Ch14-SG - EqualEmployment Opportunities WHATTHIS CHAPTERISA...

Info iconThis preview shows pages 1–3. Sign up to view the full content.

View Full Document Right Arrow Icon
Chapter 14: Equal Employment Opportunities W HAT   THIS  C HAPTER  I S  A BOUT The law  restricts employers  and  unions  from  discriminating  against  workers  on the basis of race, color, re- ligion, national origin, gender, age, or handicap. A class of persons defined  by one or more of these criteria is known   as a  protected class . This chapter outlines these laws. C HAPTER  O UTLINE I. TITLE VII OF THE CIVIL RIGHTS ACT OF 1964 Prohibits  employment  discrimination  against  employees,  applicants,  and  union  members  on  the  basis  of  race, color, national origin, religion, and  gender. A. W HO  I S  S UBJECT   TO  T ITLE  VII? Employers  with  fifteen  or more  employees,  labor  unions  with  fifteen  or more  members,  labor  unions   that operate hiring halls, employment  agencies, and  federal, state, and  local agencies. B. P ROCEDURES   UNDER  T ITLE  VII (1) A victim  files a claim  with  the Equal Employment  Opportunity  Commission  (EEOC); (2) the EEOC  investigates  and  seeks  a voluntary  settlement;  (3) if no  settlement  is reached,  the  EEOC may  sue  the   employer; (4) if the EEOC chooses not to sue, the victim may file a lawsuit. C. I NTENTIONAL   AND  U NINTENTIONAL  D ISCRIMINATION Title VII prohibits both intentional and  unintentional discrimination. 1. Intentional Discrimination Intentional discrimination  by one employer against another is disparate-treatment  discrimination. a. Prima Facie  Case—Plaintiff’s Side of the Case A plaintiff must  show  (1) he or she is a member  of a protected  class, (2) he or she applied  and   was qualified for the job, (3) he or she was rejected by the employer, (4) the employer continued   to seek applicants or filled the job with a person  not in a protected  class. b. Defense—Employer’s Side of the Case An  employer  must  articulate  a legal  reason  for not  hiring  the  plaintiff. To prevail, a plaintiff  must  show  that this reason is a pretext and  discriminatory  intent motivated  the decision. 2. Unintentional Discrimination Unintentional discrimination  is known  as disparate-impact discrimination. a. Types of Unintentional Discrimination Disparate-impact discrimination  results if, because of a requirement  or hiring practice— 1) an  employer’s work  force does  not  reflect the  percentage  of members  of protected  classes  that characterizes qualified individuals in the local labor market, or 115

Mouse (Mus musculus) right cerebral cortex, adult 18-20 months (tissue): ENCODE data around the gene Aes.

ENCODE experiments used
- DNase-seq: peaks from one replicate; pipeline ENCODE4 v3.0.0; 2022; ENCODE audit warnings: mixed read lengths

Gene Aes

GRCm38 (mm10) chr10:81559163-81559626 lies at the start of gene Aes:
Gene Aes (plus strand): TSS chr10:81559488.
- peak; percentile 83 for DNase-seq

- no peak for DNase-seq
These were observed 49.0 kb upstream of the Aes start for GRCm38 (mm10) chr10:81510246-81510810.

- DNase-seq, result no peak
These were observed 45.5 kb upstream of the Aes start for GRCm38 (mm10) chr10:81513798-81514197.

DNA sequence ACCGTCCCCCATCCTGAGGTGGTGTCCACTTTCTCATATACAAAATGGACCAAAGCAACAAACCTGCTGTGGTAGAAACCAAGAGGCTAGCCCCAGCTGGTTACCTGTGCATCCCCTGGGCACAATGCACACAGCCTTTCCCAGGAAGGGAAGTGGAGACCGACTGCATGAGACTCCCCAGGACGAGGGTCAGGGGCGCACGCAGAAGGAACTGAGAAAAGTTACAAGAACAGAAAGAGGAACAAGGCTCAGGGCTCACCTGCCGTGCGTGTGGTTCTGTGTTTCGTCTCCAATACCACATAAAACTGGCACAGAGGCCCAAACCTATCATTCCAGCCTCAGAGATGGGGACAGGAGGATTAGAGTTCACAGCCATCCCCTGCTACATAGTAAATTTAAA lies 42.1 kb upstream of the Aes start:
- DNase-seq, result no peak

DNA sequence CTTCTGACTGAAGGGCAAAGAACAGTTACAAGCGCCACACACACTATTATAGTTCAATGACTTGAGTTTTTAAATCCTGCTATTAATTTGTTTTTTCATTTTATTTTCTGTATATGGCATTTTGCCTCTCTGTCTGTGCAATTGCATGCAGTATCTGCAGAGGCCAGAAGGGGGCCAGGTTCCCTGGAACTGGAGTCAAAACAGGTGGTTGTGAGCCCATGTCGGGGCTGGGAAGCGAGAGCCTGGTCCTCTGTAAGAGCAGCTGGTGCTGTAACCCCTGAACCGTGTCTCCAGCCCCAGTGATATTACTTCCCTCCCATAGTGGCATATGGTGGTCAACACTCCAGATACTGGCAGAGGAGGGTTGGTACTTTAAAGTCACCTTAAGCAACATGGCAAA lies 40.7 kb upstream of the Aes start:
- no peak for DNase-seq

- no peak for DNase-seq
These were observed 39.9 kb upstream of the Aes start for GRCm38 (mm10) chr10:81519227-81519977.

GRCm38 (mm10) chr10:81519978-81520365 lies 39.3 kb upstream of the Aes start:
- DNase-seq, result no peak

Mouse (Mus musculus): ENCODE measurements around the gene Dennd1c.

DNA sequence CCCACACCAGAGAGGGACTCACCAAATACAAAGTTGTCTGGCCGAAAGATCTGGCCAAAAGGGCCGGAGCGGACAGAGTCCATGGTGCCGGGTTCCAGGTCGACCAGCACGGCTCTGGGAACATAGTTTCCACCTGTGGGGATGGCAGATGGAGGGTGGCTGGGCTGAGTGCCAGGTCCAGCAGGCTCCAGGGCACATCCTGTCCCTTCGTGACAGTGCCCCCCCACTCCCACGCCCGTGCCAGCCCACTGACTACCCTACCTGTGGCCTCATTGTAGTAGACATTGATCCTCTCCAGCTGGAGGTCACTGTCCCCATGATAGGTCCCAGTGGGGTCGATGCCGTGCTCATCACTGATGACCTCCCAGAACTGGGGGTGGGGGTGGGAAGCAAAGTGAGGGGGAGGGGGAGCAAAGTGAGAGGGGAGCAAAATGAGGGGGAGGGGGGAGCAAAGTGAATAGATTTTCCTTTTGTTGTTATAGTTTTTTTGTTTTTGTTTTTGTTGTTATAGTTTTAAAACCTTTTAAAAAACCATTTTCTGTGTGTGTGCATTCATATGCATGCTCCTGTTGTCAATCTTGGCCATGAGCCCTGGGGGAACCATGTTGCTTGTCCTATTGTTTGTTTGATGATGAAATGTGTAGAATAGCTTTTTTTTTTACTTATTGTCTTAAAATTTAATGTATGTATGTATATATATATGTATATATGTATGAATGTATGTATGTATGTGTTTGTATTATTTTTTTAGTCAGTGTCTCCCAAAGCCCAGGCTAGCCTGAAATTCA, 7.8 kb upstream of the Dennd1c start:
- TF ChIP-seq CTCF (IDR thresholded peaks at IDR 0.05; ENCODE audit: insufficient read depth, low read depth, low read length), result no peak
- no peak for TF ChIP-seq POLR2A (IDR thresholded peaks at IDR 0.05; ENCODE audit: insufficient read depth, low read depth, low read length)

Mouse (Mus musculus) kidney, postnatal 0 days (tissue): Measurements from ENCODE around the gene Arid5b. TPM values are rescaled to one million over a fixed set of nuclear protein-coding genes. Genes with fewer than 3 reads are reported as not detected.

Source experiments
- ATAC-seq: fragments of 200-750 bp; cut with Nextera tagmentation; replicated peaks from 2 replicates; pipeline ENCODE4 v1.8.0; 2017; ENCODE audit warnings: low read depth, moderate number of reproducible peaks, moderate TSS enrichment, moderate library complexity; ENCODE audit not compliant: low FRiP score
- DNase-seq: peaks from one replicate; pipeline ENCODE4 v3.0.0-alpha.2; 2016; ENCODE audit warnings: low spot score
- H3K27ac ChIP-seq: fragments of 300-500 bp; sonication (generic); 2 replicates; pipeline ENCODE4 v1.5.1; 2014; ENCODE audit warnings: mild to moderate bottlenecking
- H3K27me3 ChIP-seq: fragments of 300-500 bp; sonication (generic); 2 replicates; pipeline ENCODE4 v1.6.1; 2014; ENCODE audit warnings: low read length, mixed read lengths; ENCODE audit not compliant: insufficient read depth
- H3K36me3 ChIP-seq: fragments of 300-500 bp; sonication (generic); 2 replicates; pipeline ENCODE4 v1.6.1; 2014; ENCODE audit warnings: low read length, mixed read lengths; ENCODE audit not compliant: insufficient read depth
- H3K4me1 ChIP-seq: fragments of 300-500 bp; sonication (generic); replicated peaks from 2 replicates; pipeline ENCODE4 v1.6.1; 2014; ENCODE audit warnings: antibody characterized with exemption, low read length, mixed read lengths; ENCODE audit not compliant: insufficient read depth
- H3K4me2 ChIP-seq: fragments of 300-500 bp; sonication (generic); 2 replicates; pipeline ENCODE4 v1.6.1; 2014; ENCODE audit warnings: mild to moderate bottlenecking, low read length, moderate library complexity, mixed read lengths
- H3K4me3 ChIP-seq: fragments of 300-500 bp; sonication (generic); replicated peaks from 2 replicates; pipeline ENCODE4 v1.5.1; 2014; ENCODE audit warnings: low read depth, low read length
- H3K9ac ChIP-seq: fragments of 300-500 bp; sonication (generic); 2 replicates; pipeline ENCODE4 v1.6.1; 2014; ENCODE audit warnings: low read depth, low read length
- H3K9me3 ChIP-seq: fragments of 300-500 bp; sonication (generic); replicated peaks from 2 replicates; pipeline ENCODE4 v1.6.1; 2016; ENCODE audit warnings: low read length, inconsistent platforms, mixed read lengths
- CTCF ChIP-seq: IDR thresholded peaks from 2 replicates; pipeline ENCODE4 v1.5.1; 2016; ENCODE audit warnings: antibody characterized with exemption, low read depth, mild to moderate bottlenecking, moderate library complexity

Background image of page 1

Info iconThis preview has intentionally blurred sections. Sign up to view the full version.

View Full DocumentRight Arrow Icon
116 UNIT 4: THE EMPLOYMENT ENVIRONMENT 2) members  of a protected  class are excluded  from  an  employer’s work  force at substantially   higher  rate than  nonmembers  (under  EEOC’s “four-fifths rule,” selection  rate for protected   class must  be at least 80 percent of rate for group  with the highest rate).
Background image of page 2
Image of page 3
This is the end of the preview. Sign up to access the rest of the document.

This note was uploaded on 12/20/2010 for the course BUS 100 taught by Professor Staff during the Fall '09 term at CSU Dominguez Hills.

Page1 / 11

Ch14-SG - EqualEmployment Opportunities WHATTHIS CHAPTERISA...

This preview shows document pages 1 - 3. Sign up to view the full document.

View Full Document Right Arrow Icon
Ask a homework question - tutors are online